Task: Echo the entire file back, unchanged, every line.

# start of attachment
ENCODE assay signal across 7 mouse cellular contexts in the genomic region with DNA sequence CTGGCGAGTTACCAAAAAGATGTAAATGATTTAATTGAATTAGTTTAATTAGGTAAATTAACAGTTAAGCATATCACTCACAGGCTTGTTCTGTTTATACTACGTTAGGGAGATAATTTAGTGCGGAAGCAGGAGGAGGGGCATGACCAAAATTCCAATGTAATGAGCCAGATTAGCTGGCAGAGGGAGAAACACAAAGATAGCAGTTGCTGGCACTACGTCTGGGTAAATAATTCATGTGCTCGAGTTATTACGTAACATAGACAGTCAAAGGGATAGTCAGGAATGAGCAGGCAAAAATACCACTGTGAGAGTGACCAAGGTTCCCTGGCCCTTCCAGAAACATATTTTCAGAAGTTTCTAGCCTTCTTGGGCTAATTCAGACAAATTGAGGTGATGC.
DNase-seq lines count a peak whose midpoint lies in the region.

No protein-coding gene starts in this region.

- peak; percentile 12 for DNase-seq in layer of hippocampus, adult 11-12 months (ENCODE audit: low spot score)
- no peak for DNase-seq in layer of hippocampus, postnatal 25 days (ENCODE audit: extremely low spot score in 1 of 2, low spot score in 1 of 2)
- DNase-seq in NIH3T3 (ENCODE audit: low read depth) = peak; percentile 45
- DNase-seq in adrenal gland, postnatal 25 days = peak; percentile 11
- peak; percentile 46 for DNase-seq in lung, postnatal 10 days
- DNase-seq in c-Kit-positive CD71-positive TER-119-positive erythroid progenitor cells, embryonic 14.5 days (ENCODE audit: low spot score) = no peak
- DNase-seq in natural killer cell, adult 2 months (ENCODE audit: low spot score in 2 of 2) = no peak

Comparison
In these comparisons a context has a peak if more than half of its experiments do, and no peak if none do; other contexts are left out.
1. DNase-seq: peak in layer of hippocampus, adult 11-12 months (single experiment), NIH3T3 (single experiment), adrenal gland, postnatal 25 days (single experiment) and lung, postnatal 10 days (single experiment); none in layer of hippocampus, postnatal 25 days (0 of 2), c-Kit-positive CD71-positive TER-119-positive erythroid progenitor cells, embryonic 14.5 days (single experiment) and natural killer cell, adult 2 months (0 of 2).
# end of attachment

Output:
ENCODE assay signal across 7 mouse cellular contexts in the genomic region with DNA sequence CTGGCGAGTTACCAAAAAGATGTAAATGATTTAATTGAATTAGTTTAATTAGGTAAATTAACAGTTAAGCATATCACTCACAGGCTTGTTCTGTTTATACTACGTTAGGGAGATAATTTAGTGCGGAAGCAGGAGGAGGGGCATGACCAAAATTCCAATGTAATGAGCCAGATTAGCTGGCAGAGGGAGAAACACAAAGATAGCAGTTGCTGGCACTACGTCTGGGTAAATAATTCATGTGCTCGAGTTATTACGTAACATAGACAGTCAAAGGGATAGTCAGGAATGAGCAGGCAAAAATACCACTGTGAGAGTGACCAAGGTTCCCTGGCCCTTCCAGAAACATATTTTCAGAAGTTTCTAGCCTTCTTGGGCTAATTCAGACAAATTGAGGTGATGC.
DNase-seq lines count a peak whose midpoint lies in the region.

No protein-coding gene starts in this region.

- peak; percentile 12 for DNase-seq in layer of hippocampus, adult 11-12 months (ENCODE audit: low spot score)
- no peak for DNase-seq in layer of hippocampus, postnatal 25 days (ENCODE audit: extremely low spot score in 1 of 2, low spot score in 1 of 2)
- DNase-seq in NIH3T3 (ENCODE audit: low read depth) = peak; percentile 45
- DNase-seq in adrenal gland, postnatal 25 days = peak; percentile 11
- peak; percentile 46 for DNase-seq in lung, postnatal 10 days
- DNase-seq in c-Kit-positive CD71-positive TER-119-positive erythroid progenitor cells, embryonic 14.5 days (ENCODE audit: low spot score) = no peak
- DNase-seq in natural killer cell, adult 2 months (ENCODE audit: low spot score in 2 of 2) = no peak

Comparison
In these comparisons a context has a peak if more than half of its experiments do, and no peak if none do; other contexts are left out.
1. DNase-seq: peak in layer of hippocampus, adult 11-12 months (single experiment), NIH3T3 (single experiment), adrenal gland, postnatal 25 days (single experiment) and lung, postnatal 10 days (single experiment); none in layer of hippocampus, postnatal 25 days (0 of 2), c-Kit-positive CD71-positive TER-119-positive erythroid progenitor cells, embryonic 14.5 days (single experiment) and natural killer cell, adult 2 months (0 of 2).